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Ole Miss Baseball is the National Champion: A Look Back at the Most Remarkable Season

Ole Miss Baseball is the National Champion: A Look Back at the Most Remarkable Season

OXFORD, Miss. — There are simply no words to describe the feeling of being National Champions.

If someone would have told me in February that the Ole Miss baseball team would win it all… I actually would have believed them. A team that returned most players from the team that was one win away from Omaha just a season ago…it seemed logical.

Here’s a look back at how this magical season unfolded.

A look back

Ole Miss began the season by winning eight of its first 16 games via the ten-run rule. The Rebels ascended to the top of the national rankings, albeit against non-conference opponents, but it was still impressive. 

Conference play started on the road March 17th at Auburn, where Ole Miss took care of business, winning two-of-three from the Tigersand putting up 33 runs that weekend. 

Next up was Tennessee. I can vividly remember looking at the stats of all SEC teams before the first weekend of conference play. Ole Miss and Tennessee were in the top two in almost every offensive category. I figured the series versus the Volunteers at home would be a good indication of what direction this team’s season was heading. 

Tennessee came to Oxford on March 25th and punched the Rebels in the mouth for three straight games. The Vols then packed their bags and headed back to Knoxville. At the time, it felt a little bit like Ole Miss was back to square one. The starting rotation had yet to be figured out and the bats had gone cold.

The Rebs went to Lexington to take on Kentucky, April 1-3. This was the start of something that obviously ended up being one of the big keys to winnings the National Championship; that was the weekend both Dylan DeLuca and Hunter Elliott were inserted into their roles of Friday and Saturday starters, respectively. Ole Miss took that series, 2-1, over the Wildcats. and was 4-5 in conference play.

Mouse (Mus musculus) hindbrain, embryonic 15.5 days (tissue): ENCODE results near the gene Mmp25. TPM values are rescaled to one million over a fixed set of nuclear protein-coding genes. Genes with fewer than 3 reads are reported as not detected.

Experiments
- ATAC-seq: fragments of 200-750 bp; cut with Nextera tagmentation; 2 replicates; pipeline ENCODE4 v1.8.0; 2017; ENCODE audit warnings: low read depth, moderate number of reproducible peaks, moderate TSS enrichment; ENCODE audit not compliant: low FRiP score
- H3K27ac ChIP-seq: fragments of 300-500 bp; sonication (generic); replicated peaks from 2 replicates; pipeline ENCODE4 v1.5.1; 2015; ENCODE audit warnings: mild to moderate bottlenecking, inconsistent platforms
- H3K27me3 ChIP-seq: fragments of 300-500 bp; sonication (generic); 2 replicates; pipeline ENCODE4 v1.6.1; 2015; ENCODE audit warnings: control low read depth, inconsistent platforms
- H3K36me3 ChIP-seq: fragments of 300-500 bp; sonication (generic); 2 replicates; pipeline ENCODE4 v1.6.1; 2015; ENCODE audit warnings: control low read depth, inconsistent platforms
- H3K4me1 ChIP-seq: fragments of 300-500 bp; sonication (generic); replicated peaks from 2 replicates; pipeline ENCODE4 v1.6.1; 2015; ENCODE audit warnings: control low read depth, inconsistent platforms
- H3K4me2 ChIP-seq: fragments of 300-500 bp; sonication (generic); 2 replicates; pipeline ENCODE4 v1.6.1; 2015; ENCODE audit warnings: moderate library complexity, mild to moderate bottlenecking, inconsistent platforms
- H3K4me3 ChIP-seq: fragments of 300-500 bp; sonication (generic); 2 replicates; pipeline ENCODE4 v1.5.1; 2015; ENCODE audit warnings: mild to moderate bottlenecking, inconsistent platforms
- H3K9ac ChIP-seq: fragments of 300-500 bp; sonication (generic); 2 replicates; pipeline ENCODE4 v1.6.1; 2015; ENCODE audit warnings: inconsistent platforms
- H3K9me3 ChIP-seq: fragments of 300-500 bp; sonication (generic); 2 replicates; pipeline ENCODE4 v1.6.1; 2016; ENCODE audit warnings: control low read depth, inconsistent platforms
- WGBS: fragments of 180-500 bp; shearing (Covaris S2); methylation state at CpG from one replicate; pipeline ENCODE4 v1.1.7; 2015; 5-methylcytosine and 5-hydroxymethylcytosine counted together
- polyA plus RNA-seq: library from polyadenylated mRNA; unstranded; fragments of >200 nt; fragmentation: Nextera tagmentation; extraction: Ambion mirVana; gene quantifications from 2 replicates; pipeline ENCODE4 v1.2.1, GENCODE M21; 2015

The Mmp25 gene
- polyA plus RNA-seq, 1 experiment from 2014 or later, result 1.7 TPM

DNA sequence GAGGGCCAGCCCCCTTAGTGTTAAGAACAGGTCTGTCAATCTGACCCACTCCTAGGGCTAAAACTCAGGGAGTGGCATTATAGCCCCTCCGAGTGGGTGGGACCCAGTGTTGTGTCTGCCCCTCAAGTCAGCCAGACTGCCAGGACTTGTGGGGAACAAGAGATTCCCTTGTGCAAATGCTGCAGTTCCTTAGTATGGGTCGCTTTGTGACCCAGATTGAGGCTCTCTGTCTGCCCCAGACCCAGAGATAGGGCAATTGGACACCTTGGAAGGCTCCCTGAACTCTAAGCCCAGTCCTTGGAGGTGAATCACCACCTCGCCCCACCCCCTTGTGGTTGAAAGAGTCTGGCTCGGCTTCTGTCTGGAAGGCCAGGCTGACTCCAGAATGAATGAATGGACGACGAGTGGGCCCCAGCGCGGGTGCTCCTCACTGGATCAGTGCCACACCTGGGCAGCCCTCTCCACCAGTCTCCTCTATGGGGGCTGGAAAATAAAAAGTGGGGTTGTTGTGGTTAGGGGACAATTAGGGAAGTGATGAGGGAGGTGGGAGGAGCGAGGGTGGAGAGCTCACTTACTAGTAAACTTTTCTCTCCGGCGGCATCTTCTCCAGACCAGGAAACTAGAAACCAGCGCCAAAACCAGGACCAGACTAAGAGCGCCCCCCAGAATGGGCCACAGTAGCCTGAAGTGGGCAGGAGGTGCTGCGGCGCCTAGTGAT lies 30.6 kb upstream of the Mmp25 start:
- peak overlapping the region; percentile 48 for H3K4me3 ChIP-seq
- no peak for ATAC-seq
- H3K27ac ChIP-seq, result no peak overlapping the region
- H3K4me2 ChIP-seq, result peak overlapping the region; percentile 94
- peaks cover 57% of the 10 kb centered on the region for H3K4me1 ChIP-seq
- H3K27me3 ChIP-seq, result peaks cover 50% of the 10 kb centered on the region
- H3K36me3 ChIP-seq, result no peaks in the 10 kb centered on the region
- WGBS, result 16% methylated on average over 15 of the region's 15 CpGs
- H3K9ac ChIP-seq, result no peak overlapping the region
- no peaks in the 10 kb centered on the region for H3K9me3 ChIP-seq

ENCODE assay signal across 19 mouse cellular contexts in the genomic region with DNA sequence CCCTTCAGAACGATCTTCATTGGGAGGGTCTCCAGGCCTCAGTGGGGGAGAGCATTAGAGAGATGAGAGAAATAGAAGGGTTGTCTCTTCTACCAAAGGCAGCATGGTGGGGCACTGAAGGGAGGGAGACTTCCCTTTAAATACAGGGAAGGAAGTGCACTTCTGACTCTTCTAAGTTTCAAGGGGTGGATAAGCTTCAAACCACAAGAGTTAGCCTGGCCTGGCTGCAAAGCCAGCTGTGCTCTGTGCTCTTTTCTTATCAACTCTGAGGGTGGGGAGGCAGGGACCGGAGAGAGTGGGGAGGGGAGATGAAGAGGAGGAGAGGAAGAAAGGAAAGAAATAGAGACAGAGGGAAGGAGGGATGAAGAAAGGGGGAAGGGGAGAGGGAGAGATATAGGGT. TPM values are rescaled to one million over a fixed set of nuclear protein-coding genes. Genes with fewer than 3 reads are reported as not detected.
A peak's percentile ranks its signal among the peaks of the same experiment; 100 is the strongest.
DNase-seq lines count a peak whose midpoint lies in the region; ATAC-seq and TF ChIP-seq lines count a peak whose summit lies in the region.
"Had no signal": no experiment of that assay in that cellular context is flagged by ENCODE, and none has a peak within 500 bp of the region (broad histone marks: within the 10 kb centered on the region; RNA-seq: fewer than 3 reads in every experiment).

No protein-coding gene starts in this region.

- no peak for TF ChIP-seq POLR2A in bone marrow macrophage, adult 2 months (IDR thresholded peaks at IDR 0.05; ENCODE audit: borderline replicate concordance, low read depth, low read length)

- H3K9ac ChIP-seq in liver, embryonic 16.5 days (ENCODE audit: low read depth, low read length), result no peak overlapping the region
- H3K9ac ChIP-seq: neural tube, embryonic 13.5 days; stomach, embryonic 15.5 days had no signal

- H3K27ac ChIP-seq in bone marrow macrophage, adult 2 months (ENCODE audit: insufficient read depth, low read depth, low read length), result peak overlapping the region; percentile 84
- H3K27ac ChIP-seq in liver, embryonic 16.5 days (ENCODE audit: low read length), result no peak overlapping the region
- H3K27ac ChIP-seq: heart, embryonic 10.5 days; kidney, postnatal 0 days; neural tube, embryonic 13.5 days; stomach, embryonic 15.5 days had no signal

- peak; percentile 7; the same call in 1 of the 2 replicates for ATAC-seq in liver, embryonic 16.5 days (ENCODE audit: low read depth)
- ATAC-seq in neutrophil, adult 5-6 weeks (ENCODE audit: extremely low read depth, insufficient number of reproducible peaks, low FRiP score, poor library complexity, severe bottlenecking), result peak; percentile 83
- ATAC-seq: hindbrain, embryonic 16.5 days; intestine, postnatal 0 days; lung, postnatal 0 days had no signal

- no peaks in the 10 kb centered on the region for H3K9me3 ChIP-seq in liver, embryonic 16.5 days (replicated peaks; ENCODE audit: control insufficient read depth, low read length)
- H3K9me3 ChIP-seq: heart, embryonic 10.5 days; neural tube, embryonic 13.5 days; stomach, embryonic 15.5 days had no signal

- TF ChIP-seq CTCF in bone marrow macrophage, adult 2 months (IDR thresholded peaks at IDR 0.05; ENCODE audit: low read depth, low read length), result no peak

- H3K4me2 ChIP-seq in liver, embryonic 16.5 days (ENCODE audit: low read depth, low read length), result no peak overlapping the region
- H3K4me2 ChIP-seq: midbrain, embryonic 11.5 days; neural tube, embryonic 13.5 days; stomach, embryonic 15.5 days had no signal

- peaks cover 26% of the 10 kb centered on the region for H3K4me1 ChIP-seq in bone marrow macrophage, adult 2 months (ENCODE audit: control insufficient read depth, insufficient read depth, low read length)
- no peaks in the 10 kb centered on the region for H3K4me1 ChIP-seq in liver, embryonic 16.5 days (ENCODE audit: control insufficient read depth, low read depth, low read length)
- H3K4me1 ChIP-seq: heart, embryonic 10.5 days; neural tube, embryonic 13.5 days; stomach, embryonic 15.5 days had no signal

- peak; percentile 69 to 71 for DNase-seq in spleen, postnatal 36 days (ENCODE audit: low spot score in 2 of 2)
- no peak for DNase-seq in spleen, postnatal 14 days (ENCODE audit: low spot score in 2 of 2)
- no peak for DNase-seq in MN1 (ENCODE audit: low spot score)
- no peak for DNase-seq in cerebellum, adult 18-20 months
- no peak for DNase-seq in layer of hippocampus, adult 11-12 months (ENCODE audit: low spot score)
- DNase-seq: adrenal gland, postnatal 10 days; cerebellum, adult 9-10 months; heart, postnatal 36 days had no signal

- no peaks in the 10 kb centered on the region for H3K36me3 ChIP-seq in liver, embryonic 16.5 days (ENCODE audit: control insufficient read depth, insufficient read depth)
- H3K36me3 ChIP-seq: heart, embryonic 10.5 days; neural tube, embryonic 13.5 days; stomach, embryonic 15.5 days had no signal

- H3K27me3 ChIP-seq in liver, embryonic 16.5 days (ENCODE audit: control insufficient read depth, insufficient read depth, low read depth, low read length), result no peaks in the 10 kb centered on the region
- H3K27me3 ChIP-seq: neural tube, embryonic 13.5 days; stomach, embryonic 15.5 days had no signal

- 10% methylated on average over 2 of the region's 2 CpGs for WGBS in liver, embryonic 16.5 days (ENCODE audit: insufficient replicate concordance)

Before the next weekend’s matchup with the visiting Tide, the Rebels played Southern Miss in a mid-week game down in Pearl. That game went back and forth, ending in the Golden Eagles’ favor, 10-7.

On the weekend of April 8-10, Ole Miss had a great opportunity to take at least two games from Alabama at home, which would have put the Rebels at 6-6 in SEC play. But it didn’t work out that way, as the Tide swept Ole Miss at home, leaving fans of the Red and Blue scratching their heads.

Next up in league play would be South Carolina on April 14-16. DeLucia pitched a phenomenal game one and put the team in a good spot to take the series in Columbia.

But the Gamecocks won games two and three, placing Ole Miss squarely in hole with a record of 5-10 in the SEC. A this point, the Rebels still had 15 games remaining. There was still time left right the ship, but time was starting to run out. 

What happened next felt like something akin to a knife in the gut. Ole Miss dropped a mid-week game to Southeast Missouri by a score of 13-3, at home no less. 

And to make matters tougher, another weekend in the SEC loomed with Mississippi State coming to town April 21-23.

DeLucia, again, was brilliant. He pitched a complete game against the in-state rival Bulldogs, propelling the Rebs to a 4-2 win. With game one in the bag, Ole Miss was in striking distance of winning its first home SEC series of 2022. 

But the Rebels would drop game two of the series, 10-7. The rubber game was a heartbreaker as Ole Miss lost to State, 7-6, in extra innings. 

It was April 23 and the Rebels were now sitting at 6-12 in conference play. Would they even make the SEC tournament? They still had some time on the clock, but it was growing shorter with each weekend series.